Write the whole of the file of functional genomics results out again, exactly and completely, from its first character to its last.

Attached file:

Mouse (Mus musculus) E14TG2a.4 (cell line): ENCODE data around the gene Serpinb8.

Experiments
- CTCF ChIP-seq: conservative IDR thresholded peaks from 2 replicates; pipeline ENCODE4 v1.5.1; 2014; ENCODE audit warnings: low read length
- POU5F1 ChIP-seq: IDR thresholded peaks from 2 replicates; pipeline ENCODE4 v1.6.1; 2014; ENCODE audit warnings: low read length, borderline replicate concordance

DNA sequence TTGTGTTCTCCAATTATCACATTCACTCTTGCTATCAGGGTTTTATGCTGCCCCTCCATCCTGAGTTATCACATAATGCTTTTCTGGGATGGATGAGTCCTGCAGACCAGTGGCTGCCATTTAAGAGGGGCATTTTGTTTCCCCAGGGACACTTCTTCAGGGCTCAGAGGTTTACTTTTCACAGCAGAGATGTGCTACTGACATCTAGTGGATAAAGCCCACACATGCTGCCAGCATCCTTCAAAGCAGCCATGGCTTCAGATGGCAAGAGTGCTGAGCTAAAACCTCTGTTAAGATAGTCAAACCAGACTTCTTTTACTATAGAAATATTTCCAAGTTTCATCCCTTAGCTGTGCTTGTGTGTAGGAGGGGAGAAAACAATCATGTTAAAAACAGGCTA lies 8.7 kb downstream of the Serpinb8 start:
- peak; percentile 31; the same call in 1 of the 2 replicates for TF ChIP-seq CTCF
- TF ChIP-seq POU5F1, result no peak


Mouse (Mus musculus) E14TG2a.4 (cell line): ENCODE data around the gene Serpinb8.

Experiments
- CTCF ChIP-seq: conservative IDR thresholded peaks from 2 replicates; pipeline ENCODE4 v1.5.1; 2014; ENCODE audit warnings: low read length
- POU5F1 ChIP-seq: IDR thresholded peaks from 2 replicates; pipeline ENCODE4 v1.6.1; 2014; ENCODE audit warnings: low read length, borderline replicate concordance

DNA sequence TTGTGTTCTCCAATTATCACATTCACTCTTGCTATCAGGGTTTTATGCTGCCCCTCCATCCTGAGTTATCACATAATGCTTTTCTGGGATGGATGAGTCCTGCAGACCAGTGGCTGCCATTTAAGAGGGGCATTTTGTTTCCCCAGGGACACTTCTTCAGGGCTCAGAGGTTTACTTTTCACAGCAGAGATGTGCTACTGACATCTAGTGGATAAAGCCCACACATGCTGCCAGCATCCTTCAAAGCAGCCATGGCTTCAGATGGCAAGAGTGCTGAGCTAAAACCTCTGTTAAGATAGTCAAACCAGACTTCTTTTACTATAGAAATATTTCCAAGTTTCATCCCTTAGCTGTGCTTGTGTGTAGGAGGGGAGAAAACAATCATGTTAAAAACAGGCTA lies 8.7 kb downstream of the Serpinb8 start:
- peak; percentile 31; the same call in 1 of the 2 replicates for TF ChIP-seq CTCF
- TF ChIP-seq POU5F1, result no peak